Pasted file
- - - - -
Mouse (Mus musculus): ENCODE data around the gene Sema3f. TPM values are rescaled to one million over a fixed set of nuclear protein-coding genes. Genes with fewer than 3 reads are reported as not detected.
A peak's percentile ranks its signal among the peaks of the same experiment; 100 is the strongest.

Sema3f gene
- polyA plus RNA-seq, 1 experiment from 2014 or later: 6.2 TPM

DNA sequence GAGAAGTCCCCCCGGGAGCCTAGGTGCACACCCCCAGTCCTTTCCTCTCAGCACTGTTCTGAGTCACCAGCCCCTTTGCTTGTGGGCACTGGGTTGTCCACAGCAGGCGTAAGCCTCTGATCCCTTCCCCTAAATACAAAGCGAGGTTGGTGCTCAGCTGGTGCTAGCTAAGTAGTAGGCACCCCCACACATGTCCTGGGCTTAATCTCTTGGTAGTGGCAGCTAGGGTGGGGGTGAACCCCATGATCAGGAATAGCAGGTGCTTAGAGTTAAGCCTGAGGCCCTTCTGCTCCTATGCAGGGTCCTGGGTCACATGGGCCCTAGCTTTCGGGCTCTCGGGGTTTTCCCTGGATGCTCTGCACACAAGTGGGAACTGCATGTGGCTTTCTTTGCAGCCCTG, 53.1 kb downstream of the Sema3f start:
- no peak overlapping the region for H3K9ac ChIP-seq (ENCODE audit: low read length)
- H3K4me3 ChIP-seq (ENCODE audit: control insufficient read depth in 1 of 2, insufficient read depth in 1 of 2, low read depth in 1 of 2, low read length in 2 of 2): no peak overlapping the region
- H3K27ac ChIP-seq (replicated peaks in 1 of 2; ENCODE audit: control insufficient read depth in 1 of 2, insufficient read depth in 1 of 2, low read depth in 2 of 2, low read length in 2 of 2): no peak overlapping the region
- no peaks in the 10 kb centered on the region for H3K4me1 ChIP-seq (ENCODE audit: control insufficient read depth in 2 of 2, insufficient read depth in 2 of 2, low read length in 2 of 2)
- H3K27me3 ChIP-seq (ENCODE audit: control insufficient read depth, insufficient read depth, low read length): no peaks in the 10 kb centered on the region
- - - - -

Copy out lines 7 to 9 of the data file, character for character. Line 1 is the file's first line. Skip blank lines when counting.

- H3K4me3 ChIP-seq (ENCODE audit: control insufficient read depth in 1 of 2, insufficient read depth in 1 of 2, low read depth in 1 of 2, low read length in 2 of 2): no peak overlapping the region
- H3K27ac ChIP-seq (replicated peaks in 1 of 2; ENCODE audit: control insufficient read depth in 1 of 2, insufficient read depth in 1 of 2, low read depth in 2 of 2, low read length in 2 of 2): no peak overlapping the region
- no peaks in the 10 kb centered on the region for H3K4me1 ChIP-seq (ENCODE audit: control insufficient read depth in 2 of 2, insufficient read depth in 2 of 2, low read length in 2 of 2)